Summer homes, especially when located in spectacular places, usually attract guests laden with gifts and improvements. This year, now that I am old, handicapped, car-less, and recently widowed, both were plentiful.
Walter was the first guest. His contributions were novel because he had never been to Mount Desert Island, much less my cottage. My simple nest dates from the 1940s. It stands on a hillock overlooking a spectacular lake that serves as its water supply. My husband and I upgraded it over the past half-century, doubling its size and adding a deck. Basically, however, it remains a rustic cabin in the woods, which enchants most visitors including Walter.
As for the gifts and improvements: Walter was troubled by my scanty locks and upgraded them. In spite of my decades-long housewifely experience, Walter felt that I was in dire need of a refrigerator thermometer. When the little gadget arrived, it confirmed that my fridge was at an even 40 degrees. For the past fifty years, I eyeballed our guests’ cocktails. Now, however, the liquor for these is measured in a jigger, which doles out either 1½ ounces or half the amount. My granddaughter—who sometimes moonlights as a bartender-endorsed Walter’s contribution as an essential acquisition. Time will tell whether our liquor bill increases or drops. Unbidden, Walter replaced most of my ancient lightbulbs with new LEDs, and the house is brighter and environmentally updated.
Walter’s most welcome contributions were electronic. He animated our TV in a fraction of an hour, a task that for years had defeated professionals and laypeople alike. For years, we suspected that some mountain, probably Beech, interfered with reception. After that problem was solved, the proposed fees for service became exorbitant. Now, as set up by Walter, service seems free. The phone, too, yielded to Walter’s efforts. I have good intermittent cell phone service and four creaky landline outlets that I can access from any one of my 1400 square feet.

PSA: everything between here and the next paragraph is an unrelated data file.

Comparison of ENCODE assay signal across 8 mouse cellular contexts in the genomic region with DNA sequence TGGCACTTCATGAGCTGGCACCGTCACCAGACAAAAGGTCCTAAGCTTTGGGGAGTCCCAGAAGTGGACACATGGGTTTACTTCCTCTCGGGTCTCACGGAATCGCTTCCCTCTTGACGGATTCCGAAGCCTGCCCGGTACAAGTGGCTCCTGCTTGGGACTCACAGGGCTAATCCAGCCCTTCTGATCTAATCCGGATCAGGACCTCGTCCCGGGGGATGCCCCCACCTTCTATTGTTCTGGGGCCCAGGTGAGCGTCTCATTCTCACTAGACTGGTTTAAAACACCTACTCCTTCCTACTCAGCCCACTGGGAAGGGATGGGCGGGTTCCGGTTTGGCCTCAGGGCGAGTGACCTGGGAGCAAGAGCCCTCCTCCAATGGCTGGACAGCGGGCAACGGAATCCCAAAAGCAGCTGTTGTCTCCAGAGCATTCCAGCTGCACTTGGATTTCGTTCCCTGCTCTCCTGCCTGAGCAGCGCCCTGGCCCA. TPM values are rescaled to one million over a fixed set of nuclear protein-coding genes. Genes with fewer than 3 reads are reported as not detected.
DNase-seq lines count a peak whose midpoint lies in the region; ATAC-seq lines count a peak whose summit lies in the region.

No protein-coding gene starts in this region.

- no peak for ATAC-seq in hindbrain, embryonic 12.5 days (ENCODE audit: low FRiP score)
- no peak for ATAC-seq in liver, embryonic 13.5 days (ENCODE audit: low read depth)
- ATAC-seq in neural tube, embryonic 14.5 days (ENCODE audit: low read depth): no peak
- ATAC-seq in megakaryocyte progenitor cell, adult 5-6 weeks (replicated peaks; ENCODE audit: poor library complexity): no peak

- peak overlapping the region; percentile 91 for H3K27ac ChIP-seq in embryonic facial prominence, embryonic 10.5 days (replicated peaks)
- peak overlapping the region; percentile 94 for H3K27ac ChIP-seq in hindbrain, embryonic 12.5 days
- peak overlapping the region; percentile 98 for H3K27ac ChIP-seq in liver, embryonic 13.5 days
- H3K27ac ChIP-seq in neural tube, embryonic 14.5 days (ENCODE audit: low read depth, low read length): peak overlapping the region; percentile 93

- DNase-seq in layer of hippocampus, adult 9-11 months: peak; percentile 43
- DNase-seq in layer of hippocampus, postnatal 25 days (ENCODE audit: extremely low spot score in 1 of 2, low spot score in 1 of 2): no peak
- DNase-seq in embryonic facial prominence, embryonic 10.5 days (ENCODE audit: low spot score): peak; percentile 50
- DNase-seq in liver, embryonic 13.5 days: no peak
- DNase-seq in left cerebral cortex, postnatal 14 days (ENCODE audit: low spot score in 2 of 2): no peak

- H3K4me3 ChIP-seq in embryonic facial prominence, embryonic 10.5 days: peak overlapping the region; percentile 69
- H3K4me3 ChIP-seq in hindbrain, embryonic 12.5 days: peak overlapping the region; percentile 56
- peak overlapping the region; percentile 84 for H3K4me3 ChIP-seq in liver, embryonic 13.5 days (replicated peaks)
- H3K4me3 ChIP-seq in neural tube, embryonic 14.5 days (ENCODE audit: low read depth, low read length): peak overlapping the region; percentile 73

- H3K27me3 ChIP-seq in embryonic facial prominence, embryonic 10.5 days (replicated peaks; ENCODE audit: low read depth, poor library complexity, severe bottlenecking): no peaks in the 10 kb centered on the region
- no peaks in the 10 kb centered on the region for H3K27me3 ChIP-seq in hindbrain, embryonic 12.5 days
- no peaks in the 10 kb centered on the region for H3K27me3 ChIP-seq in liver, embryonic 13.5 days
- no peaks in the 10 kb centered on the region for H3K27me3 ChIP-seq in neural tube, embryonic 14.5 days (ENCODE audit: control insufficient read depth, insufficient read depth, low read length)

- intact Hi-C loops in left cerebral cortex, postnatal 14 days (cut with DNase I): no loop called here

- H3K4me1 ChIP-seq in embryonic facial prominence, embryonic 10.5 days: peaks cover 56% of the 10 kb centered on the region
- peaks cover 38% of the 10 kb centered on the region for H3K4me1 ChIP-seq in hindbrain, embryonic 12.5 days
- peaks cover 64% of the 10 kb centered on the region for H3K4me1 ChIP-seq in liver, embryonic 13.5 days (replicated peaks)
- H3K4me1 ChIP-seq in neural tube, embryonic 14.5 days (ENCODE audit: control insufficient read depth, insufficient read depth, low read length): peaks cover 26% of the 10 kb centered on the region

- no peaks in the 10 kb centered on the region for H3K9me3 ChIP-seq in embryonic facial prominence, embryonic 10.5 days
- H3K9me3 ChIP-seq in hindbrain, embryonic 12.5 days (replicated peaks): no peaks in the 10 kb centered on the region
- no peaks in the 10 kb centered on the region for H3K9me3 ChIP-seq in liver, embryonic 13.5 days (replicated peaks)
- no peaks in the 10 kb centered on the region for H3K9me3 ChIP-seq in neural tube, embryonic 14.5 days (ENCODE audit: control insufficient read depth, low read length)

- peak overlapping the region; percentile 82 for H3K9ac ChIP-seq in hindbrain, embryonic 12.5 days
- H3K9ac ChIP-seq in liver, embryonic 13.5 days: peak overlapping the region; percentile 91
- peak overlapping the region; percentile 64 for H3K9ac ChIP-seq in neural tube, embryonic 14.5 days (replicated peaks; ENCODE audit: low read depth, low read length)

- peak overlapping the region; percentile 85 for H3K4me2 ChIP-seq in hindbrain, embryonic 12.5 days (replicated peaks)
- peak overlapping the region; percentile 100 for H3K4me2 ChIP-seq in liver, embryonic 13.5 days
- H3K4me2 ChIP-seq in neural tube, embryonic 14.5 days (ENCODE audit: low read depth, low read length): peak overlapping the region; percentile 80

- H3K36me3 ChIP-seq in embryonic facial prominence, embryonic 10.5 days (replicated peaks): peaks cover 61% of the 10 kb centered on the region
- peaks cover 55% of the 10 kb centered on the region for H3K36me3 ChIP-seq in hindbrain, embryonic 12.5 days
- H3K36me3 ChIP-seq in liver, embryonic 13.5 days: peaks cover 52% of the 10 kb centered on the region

Naomi, one of my twin granddaughters, visited next. She equipped the house with traditional and electronic bug zappers. The intense blue light that emanates from the contraptions reminds me of her visit. I, however, wonder what to do with the elaborate sticky old-fashioned gadgets, now covered with dead insects, that hang from lamps and occasionally get entangled in my hair. Naomi also tried to slip-proof my rugs.
Joseph, an annual visitor, arrived with foie gras mousse, delicious wine, smoked duck breast, and one hundred Lindt dark chocolate truffles. I am still working at reducing the latter to a reasonable number.
My daughter Judy and her partner John arrived with elbow grease. Less than 24 hours after their arrival, my kitchen was unrecognizably neat, though I can no longer can find anything. Along with Naomi, my daughter embarked on a vigorous throwing-out campaign of pleasantly aged groceries, oodles of storage containers, chipped china, torn linens, old clothes, and gifts from previous visitors. The campaign encounters strong resistance.
All these gifts were eclipsed by the last. Casey, my three-month-old great-grandson, came to visit. He arrived with Ana, his mother, who celebrated her first birthday here some 34 years ago, and his father Tyler, a recent Maine enthusiast. Casey is unaware of the historic significance of his visit. He smiles and cries as three-month-olds are wont to do. I am too old to teach Casey to hike, swim, borrow books from the local library or pick blueberries, but he’ll have many other willing teachers. Chances are that he too will become a devotee of the modest family seat.
The half-century since we bought this little piece of Maine have passed awfully quickly. I feel at home here, even though I spent my youth being a refugee. Let us hope that the millions of refugees who now roam the earth will find a little corner where they feel at home, too.